Narrator: This is Science Today. Understanding how the brain changes while learning may ultimately lead to enabling rehabilitation in cases where learning has gone awry due to damage or disease. Michael Brainard, an associate professor in the department of physiology at the University of California, San Francisco, studies songbirds to learn more about brain regions involved in what's called "reinforcement learning."
Brainard: One of the things that we've been able to discover in studying songbirds is the basal ganglia appear to play a very important and dedicated role in this form of learning. The learning benefits from extremely rapid feedback.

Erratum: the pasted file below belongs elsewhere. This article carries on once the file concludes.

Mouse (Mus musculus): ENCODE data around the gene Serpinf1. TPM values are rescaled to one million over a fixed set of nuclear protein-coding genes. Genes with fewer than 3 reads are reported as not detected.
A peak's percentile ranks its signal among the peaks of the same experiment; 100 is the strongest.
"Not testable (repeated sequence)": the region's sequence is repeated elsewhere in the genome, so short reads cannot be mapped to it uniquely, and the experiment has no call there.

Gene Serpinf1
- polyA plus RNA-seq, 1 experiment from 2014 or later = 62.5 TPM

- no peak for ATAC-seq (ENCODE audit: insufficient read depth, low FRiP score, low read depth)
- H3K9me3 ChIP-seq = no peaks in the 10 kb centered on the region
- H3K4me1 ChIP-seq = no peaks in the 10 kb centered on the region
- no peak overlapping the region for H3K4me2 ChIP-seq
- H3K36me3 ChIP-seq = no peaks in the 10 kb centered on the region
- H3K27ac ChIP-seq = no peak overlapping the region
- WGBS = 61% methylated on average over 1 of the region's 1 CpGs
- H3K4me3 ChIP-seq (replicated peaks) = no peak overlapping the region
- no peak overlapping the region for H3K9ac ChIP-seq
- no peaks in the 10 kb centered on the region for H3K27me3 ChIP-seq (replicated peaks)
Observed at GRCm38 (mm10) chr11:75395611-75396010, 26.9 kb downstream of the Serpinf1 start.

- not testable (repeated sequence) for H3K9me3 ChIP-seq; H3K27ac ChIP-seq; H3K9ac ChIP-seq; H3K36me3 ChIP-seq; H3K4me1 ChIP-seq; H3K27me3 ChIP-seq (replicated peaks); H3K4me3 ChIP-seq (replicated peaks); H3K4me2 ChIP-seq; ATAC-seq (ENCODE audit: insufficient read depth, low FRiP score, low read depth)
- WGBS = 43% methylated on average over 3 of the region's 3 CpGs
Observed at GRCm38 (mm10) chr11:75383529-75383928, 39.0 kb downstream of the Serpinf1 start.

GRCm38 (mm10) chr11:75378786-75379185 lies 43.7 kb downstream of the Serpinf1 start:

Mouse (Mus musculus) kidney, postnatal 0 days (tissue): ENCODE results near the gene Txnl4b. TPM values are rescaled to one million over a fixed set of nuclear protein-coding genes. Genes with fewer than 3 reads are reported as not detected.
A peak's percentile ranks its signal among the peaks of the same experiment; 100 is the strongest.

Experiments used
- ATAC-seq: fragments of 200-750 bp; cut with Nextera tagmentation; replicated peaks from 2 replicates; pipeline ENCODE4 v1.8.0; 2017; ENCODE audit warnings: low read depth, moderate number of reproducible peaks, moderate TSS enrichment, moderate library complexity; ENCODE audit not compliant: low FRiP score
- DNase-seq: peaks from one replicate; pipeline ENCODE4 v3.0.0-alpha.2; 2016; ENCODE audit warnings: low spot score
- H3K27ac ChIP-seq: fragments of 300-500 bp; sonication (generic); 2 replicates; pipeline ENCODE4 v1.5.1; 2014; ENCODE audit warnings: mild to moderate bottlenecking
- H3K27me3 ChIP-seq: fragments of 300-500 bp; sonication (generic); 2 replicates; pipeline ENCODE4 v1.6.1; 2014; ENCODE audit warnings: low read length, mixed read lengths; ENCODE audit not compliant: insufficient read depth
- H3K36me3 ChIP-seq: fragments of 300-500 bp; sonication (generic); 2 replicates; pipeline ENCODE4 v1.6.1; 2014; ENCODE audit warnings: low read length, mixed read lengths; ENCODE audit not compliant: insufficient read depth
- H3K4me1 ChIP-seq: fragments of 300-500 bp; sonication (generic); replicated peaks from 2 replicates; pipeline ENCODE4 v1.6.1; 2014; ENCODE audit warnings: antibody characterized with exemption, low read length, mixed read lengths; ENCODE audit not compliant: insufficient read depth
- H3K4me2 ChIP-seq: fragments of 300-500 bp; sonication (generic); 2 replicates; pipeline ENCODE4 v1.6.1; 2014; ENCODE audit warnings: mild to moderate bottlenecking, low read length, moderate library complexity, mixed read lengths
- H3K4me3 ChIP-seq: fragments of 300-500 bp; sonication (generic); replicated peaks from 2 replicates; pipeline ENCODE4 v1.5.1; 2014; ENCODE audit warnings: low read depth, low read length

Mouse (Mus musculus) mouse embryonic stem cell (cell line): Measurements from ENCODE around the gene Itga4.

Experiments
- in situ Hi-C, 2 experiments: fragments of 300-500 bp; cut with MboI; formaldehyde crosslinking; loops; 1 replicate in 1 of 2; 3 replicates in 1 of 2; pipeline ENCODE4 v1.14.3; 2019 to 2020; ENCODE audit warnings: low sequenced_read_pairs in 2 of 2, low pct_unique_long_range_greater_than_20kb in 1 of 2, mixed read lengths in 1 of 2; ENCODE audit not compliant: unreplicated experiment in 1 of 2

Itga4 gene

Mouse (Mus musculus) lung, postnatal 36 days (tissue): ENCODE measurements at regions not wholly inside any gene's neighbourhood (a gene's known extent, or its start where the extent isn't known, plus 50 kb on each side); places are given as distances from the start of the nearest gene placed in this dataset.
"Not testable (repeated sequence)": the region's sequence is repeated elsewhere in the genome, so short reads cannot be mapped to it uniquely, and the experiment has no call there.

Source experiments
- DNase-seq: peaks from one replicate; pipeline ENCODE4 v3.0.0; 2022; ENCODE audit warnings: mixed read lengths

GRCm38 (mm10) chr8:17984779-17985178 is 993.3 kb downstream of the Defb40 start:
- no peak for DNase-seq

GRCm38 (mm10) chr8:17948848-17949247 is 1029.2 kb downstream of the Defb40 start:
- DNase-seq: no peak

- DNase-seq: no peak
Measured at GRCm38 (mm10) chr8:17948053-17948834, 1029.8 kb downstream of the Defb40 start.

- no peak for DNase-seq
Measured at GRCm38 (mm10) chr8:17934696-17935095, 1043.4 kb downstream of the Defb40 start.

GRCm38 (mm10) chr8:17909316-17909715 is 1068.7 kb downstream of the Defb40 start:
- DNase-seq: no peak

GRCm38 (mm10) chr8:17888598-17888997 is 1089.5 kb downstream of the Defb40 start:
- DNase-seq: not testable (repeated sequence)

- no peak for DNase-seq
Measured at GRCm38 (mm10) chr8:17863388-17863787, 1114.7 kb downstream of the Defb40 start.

Narrator: Researchers in Brainaird's lab used an automated computer program to provide feedback as songbirds sang, which led to their quickly learning to change their tune.
Brainard: In cases of rehabilitation or in the cases of behaviors like speech, we think that it may be particularly useful to adopt some of the sorts of techniques that we've developed here to monitor very precisely the behavior as someone is speaking and to provide very rapid feedback about their success or failure in producing appropriate sounds.
Narrator: For Science Today, I'm Larissa Branin.